For British PM Boris Johnson, the fallout from the collapse of Greensill has been akin to being gifted a golden saucer filled with excrement. At the time, BoJo apparently didn’t see anything wrong with facilitating the lobbying objectives of one of his predecessors, former PM David Cameron. But now that the British tabloid press has sicced the hounds on the PM, he has apparently realized it’s time for some damage control.
No 10 is to a launch an independent investigation into former prime minister David Cameron’s lobbying for the now-collapsed Greensill and the role of the scandal-hit financier Lex Greensill in government.
Insider trading must be tackled by regulators to provide a fairer market for small shareholders, particularly since the pandemic caused record levels of retail trading accounts, says Mohammed Rharrabti, senior business analyst at Natixis.
“You can go to a forum and see many people exchange about their trade and shares. If you’re a small shareholder, you will have the opportunity to see all the moves. If you see something gaining 20 percent in a day it could be because of the news and so on, but there will be people that have taken this position 10 days before. This is not normal.” he says. Continue reading “Article: Concerns over insider trading mount”
By now, the British media has been inundated with reports about the special access afforded Greensill Capital, the trade-finance firm that collapsed and filed for administration three weeks ago after its main insurer declined to renew policies on some of Greensill’s assets, setting off a chain reaction that ensnared some of Europe’s biggest banks (including the embattled Credit Suisse, which is simultaneously fighting off another scandal in the Archegos Capital blowup).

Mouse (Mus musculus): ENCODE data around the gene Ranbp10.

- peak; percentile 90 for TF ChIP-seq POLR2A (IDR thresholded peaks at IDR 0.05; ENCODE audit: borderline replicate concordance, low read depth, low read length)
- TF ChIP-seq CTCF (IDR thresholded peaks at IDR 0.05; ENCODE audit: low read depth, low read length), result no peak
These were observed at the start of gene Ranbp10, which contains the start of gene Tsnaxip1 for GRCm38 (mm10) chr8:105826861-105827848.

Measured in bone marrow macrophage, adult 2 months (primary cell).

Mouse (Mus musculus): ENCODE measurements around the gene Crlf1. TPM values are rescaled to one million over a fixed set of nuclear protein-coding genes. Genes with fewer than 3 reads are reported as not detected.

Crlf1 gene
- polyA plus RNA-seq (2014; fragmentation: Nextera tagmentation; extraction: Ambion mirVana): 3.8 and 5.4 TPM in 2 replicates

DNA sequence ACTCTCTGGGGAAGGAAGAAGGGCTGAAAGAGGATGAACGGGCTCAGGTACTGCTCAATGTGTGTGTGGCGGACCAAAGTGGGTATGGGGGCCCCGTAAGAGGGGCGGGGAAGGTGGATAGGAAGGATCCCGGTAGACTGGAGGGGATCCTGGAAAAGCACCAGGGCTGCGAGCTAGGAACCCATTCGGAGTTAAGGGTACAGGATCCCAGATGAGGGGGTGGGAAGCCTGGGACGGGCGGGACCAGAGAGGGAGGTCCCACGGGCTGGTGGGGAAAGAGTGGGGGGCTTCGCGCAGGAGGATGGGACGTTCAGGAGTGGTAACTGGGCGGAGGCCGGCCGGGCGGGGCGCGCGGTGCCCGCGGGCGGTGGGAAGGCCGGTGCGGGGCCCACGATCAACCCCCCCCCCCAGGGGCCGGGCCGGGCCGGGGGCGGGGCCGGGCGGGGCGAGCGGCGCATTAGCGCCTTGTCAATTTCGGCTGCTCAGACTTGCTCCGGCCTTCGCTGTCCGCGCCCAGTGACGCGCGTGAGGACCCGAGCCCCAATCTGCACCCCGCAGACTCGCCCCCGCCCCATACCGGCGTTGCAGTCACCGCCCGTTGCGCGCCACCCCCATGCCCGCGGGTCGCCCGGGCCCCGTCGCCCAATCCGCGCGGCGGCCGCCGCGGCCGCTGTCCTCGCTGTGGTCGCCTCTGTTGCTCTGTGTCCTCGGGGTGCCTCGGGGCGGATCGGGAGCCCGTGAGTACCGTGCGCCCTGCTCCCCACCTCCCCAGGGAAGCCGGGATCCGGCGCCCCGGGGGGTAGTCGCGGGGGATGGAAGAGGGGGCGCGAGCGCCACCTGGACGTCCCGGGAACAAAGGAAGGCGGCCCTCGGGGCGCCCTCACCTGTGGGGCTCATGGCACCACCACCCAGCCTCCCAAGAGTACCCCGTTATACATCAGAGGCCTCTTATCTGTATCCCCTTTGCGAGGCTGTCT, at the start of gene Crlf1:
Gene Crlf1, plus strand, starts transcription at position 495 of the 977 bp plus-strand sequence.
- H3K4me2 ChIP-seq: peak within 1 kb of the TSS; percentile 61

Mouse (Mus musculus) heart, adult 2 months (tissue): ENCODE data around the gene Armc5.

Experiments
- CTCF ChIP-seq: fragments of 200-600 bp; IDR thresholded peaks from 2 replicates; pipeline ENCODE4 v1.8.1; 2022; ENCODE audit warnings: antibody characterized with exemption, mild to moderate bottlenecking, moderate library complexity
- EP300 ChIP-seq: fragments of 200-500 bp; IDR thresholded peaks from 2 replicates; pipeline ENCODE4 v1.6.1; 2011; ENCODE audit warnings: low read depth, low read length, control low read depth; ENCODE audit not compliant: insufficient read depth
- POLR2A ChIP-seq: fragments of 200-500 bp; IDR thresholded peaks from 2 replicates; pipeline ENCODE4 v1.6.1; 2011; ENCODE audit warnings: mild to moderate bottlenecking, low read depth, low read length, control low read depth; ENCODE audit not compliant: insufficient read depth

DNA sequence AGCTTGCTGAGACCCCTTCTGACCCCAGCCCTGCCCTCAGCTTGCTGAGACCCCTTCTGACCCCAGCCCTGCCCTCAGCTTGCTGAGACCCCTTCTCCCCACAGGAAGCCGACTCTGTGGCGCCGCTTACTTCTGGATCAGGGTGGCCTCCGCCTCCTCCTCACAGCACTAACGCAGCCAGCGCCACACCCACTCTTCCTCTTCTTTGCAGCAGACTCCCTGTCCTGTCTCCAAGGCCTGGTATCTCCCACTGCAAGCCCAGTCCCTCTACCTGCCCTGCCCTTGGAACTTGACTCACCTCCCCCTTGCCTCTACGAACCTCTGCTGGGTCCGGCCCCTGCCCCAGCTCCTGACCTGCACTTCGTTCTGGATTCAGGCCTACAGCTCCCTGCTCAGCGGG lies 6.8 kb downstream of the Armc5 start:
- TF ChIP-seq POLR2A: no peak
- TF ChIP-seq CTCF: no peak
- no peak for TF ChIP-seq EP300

And many of these stories have focused on the firm’s relationship with former Prime Minister David Cameron, who was hired as a senior advisor by the firm after he left No. 10 Downing Street. Cameron continued to lobby on the firm’s behalf, even after the michegas at GAM a few years back that led to the departure of star trader Tim Haywood, one of the most high-profile investors in London. It was reported that alleged misconduct attributed to Haywood had to do with his investments in Greensill paper – paper that was reportedly tied to Sanjay Gupta’s GFG Alliance group of companies, who have also emerged as main characters in the collapse of a group of Credit Suisse funds (the bank is now tallying client losses and even weighing the possibility of reimbursing some of its more important clients who have threatened to take their business elsewhere). Continue reading “Article: Influential UK Standards Watchdog Targets Cameron’s Greensill Lobbying”
Think multiple billion dollar lawsuits. Think massive RICO investigation that has been going on for three years. Think NSA database harvesting going back to 2005. Think Ranger Battalion with fixed bayonets. #UNRIG #MAGA